- the data is not necessary in relation to the purposes of the processing for which it was collected;
- the data subject has revoked their consent and the processing has no other legal basis;
- the data has been illegally obtained or processed by the controller;
- the data is outdated;
- the data must be deleted in order to comply with a court judgment or a legal obligation; and
- the data subject has exercised their right to object and there is no other legal basis for the data processing.
This is defined as the right to request and obtain from the controller, that a specific and determined processing of data is not carried out, in the following cases:
- if the processing affects any fundamental rights and freedoms;
- if the processing is conducted exclusively for the purpose of marketing or direct marketing of goods, products, or services; and
- if the processing is carried out with respect to data obtained from a publicly accessible source and there is no other legal basis for the processing.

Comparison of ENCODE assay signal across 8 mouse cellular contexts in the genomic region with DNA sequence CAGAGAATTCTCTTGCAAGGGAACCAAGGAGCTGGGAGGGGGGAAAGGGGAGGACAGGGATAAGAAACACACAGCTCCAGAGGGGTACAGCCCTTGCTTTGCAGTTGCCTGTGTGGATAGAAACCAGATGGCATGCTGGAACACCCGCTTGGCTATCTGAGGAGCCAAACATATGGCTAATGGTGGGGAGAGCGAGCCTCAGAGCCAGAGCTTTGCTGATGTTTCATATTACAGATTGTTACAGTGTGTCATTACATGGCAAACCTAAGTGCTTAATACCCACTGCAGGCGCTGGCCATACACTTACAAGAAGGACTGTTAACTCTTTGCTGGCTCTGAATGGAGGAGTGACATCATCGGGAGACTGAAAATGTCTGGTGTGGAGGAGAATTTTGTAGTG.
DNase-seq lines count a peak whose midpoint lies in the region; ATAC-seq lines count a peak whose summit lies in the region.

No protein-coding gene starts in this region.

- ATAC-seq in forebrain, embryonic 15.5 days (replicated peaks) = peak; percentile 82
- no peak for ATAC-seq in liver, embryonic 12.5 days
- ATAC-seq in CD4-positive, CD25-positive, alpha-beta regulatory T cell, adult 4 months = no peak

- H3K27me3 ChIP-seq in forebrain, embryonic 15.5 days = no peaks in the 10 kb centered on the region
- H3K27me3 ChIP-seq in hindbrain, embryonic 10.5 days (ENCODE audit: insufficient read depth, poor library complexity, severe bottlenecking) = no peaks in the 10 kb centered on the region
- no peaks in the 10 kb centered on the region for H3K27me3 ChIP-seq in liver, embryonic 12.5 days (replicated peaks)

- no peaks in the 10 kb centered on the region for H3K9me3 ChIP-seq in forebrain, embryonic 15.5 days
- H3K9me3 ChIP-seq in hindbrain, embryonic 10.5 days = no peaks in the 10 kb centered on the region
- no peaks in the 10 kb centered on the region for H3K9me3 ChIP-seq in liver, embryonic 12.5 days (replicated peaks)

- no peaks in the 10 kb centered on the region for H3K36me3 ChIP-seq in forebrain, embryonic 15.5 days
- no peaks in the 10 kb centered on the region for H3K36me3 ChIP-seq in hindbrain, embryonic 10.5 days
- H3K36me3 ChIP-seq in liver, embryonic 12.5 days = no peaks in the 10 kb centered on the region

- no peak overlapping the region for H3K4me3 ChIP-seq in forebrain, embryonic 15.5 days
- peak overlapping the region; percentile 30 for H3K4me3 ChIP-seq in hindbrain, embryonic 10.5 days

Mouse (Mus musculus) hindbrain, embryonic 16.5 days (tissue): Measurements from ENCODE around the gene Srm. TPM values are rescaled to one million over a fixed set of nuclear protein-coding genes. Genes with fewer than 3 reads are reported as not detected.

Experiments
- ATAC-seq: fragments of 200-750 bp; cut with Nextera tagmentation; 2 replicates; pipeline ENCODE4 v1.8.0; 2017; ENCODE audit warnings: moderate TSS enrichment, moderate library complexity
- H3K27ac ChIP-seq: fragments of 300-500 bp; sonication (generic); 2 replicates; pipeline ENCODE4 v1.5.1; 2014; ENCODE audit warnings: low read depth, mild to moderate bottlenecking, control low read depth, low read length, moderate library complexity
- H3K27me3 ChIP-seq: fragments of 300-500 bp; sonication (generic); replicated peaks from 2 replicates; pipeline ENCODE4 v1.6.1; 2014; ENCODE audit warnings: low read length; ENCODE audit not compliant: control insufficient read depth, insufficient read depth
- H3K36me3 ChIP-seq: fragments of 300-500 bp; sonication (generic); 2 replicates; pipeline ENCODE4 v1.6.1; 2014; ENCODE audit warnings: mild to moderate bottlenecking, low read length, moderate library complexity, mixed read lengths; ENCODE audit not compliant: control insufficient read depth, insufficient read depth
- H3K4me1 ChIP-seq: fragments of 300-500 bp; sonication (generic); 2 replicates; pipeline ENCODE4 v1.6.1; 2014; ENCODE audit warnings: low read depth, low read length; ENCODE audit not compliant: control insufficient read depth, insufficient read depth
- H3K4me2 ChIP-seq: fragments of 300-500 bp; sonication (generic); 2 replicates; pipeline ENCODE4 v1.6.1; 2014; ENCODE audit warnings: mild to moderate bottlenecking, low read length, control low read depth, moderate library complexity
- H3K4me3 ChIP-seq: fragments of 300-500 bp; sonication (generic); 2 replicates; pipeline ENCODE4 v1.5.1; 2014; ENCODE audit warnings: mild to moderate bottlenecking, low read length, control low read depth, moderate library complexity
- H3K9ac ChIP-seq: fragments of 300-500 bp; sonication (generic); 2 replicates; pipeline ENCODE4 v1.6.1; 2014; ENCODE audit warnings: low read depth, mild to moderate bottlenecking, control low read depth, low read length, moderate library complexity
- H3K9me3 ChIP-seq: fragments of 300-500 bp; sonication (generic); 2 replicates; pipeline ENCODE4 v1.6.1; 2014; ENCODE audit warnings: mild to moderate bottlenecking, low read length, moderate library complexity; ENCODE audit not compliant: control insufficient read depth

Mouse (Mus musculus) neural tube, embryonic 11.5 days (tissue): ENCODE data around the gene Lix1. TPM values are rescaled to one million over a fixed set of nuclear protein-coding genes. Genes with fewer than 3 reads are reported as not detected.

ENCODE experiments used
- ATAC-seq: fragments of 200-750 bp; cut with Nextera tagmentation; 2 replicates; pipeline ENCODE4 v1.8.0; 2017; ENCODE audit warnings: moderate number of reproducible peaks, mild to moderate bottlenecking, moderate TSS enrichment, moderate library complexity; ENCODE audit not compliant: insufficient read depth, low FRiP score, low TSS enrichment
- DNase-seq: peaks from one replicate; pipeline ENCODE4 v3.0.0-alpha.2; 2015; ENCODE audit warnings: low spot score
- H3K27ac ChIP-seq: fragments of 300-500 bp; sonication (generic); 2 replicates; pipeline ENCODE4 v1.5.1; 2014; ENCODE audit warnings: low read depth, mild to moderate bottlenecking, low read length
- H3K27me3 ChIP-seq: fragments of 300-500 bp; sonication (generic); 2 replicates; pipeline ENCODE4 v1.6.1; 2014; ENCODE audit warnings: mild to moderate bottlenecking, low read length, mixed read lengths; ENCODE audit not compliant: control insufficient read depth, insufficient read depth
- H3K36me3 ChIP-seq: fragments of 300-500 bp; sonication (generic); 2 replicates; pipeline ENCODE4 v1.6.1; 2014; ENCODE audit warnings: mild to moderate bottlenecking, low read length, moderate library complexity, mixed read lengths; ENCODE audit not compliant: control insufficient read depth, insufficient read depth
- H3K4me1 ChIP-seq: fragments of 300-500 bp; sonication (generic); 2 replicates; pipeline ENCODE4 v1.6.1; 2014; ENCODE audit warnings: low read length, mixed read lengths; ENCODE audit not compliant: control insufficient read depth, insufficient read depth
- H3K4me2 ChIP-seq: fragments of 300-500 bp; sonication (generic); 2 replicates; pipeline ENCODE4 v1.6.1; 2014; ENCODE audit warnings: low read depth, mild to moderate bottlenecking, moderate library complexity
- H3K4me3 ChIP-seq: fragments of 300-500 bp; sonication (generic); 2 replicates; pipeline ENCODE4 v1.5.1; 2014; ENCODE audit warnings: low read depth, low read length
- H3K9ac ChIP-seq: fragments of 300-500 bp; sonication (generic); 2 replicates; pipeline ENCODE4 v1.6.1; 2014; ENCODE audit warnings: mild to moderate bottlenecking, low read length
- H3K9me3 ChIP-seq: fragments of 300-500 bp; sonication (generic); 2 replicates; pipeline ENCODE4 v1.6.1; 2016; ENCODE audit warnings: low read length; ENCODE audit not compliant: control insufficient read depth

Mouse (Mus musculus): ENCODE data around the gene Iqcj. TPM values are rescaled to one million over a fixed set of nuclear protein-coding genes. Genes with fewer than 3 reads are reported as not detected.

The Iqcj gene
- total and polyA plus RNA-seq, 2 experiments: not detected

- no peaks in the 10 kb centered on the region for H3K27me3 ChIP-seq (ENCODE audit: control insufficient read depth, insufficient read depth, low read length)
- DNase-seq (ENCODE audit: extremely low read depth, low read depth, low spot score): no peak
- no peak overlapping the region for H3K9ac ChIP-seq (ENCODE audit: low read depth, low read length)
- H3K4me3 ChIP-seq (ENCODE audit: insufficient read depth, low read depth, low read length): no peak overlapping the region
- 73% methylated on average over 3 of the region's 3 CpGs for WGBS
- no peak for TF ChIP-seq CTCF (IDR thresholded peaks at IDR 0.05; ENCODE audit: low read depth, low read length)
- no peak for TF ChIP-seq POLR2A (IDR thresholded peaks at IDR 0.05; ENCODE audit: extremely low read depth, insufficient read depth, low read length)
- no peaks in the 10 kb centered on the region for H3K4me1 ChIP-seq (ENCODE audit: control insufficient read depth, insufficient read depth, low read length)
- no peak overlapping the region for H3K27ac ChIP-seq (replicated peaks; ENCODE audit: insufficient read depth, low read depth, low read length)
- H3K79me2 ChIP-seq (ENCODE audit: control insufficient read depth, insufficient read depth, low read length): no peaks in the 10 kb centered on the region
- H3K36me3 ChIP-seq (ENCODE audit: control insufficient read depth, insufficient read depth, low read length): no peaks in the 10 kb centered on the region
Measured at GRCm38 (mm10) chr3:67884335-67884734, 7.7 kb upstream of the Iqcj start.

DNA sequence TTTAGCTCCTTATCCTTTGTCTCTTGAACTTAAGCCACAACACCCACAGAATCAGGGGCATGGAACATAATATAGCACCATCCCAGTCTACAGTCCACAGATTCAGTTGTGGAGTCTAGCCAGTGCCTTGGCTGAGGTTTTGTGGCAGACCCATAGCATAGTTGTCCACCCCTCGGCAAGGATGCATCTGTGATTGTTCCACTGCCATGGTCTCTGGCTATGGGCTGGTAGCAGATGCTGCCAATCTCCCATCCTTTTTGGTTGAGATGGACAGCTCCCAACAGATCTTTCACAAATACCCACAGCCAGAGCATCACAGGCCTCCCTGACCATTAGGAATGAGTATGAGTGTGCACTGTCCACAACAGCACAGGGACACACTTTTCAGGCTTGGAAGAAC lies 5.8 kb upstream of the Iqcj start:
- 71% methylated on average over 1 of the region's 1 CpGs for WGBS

This is defined as the right to request and obtain from the controller a copy of their personal data in a structured, generic, and common electronic format, which allows it to be operated by different systems, and to communicate or transfer it to another controller.
This is defined as the right to object to decisions concerning the data subject made by the controller based solely on the fact that they are made through automated processing of the data subject's personal data, including profiling. If exercised, the controller must take all necessary measures to ensure the rights of the data subject, in particular the right to obtain human intervention by the controller, to express their point of view, and to request a review of the decision.
The Law does not include a detailed list of violations, thus hindering compliance and enforcement. The highest fines amount to $3,500 and in absence of a data privacy authority, claims are filed in court.
Fines established by the Bill may amount to up to $750,000. Also, in case of recidivism, the Agency may apply a fine of up to three times the amount assigned to the infraction committed.
Moreover, the Bill states as a sanction the suspension of the data processing for 30 days, which may be extended for the same period.
Lastly, being discussed in Congress in the processing of the Bill is the inclusion of fines based on a percentage of the global income of fined companies, depending on the severity of the offense in question. This would follow the GDPR's sanction model.